Bateks live in camps of about three to six nuclear family members. A nuclear family is usually made of a mother, father and the children. In Batek community, family unit is the most valuable hunting and gathering setting, since of the adaptability nature to various situations. However, a slight difference exists in the way men and women contribute to the camp life. The upbringing of the children is considered to be the responsibility of both husband and wife (Lye, 2004). Even though, men collectively take care of hunting while women collect the vegetables, moreover, gathering is also considered being under their sphere. However, any gender can engage in any of these roles. Nevertheless, no duty or activity is conferred a higher status. Both genders can fetch water or collect firewood for the camp or even participate in activities of their wish as long as they are geared towards community development.

Women wishing to hunt are only allowed to do so within the game surrounding the camp. Those women who are nursing young babies and taking care of the children remain at the camp while the rest go to hunter and gather. They are only allowed to perform light duties with the family framework. Communities in Batek lack a structured ownership of property criteria due to the nomadic way of life. In most instances, Batek do not own area of operation (Lye, 2004). Therefore, they do not even restrict others from the camping in such places. In addition, the issue of single leader dominance is usually non-existent. A leader in the Batek community emerges naturally through attainment of certain ages of wisdom, responsibility and strength. Furthermore, no preferences or discrimination is given to either gender in term of leadership. Men and women are normally assumed to be eligible to take leadership positions if they have fulfilled the above sets of qualities (Lye, 2009).

Values and Beliefs

The Batek people believe in the existence of a group of supermen surrounding the sea and land. Those humans are created by Supreme Being, which has discriminated against the Batek community from the entire human race. They also hold that plant and animals in the forest where they live are a part of his creations (Lye, 2004). They believe that a wide range of food available to them was set in the forest for them by the Supreme Being. They acknowledge this through seeking all their needs from the super-humans, including cure for diseases. The compassion extended to people of the Batek acts as a motivation for sharing everything that they possess with everyone around.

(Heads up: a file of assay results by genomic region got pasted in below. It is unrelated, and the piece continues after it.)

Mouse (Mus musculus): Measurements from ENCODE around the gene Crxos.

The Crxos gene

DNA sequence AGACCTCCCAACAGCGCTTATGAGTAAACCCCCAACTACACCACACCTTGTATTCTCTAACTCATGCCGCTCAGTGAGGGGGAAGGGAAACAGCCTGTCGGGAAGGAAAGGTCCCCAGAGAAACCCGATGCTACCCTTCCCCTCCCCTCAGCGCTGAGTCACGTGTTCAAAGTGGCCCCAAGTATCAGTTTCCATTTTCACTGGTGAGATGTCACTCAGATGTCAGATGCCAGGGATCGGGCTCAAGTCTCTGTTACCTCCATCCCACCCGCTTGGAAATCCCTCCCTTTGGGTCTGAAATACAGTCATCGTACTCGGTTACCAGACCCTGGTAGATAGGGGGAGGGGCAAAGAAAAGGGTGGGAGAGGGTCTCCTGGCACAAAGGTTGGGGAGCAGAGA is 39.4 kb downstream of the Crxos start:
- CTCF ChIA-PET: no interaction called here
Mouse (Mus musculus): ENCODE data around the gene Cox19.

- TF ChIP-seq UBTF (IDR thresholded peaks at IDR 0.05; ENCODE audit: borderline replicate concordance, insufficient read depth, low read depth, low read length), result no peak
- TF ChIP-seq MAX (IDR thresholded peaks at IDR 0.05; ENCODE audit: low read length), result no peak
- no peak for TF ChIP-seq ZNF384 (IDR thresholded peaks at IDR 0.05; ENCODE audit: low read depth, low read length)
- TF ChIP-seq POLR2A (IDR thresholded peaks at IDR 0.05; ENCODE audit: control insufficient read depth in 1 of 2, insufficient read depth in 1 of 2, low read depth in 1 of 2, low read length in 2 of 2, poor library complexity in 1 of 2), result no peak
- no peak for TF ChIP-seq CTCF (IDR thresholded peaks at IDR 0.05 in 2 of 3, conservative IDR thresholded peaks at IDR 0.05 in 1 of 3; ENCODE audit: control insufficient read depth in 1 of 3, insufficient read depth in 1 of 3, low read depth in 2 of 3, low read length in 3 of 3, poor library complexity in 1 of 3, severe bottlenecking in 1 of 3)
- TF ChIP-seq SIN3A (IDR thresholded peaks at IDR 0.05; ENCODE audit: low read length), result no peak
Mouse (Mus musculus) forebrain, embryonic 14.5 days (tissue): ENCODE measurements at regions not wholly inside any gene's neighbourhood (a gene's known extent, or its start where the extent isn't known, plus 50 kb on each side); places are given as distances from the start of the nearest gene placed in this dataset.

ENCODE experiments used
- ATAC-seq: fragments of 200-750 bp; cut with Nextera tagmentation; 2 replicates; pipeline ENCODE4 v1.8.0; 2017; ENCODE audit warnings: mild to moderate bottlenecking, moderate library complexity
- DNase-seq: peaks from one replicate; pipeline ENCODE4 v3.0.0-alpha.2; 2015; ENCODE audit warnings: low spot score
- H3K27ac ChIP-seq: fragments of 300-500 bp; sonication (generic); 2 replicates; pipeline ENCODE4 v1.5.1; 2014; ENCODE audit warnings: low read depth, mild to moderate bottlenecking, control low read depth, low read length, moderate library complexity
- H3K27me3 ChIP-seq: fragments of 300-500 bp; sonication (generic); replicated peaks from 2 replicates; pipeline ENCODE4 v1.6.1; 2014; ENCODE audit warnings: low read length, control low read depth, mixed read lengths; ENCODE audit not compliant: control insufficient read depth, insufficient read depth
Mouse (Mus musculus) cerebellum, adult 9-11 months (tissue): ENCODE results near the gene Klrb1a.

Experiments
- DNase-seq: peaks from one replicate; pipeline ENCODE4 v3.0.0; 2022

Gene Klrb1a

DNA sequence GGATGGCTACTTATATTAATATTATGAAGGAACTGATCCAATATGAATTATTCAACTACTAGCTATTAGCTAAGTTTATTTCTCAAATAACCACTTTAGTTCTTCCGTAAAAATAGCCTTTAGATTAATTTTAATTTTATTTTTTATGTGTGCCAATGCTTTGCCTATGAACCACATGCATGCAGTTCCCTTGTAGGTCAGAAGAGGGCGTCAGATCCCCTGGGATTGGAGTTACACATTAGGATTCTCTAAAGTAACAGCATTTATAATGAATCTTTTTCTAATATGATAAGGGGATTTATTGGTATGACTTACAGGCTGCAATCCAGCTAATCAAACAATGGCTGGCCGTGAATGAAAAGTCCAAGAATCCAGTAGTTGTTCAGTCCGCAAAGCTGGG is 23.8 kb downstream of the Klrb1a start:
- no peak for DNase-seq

The belief system among the Batek community is exceptionally strong and cannot be broken. They believe that refusal of any request would result to dreadful and awful consequences that would be beyond their control (Lye, 2004). In addition, they believe that failure to grant a request may result to the punishment of the entire camp rather than an individual who committed the crime.

Gender Relations

A discrimination free relationship framework exists among women and men in the Batek community. The gender balance is well-guarded aspect of this society. There are usually no particular influences that authoritatively specify the duties of either gender in the community. The society accords an exceptionally strong bond of relationship between women and men in relation to food gathering and subsequent sharing. To a large extent, men participate in hunting while women gather fresh fruits and vegetables and accomplish other duties associated with their spheres of influence. Food obtained from both sexes is accorded the same value during food sharing arrangement (Sponsel, 2010). Men sometimes do both hunting and collection of fruits and vegetables. However, even though women are allowed to hunt, they rarely hunt. As noted above, the Batek community has no super rigid rules separating the role of men and women, both men and women gather rattan that traded with outside goods. Both men and women play an equal role in agricultural activities, which is usually government sponsored.

In Batek community, the marriage institution is usually based on affection, compatibility and equality. The entire decision making process is usually shared among the couples. The husband and wife together steer the decision of the camp, especially in relation to food security and transfer. In general, spouses are regarded to be good friends, because of the close relationship that make them work together for a common course (Sponsel, 2010). In a situation where the relationship between the couples is strained, either husband or the wife might quit the relationship and form another union while still sharing the child upbringing responsibilities.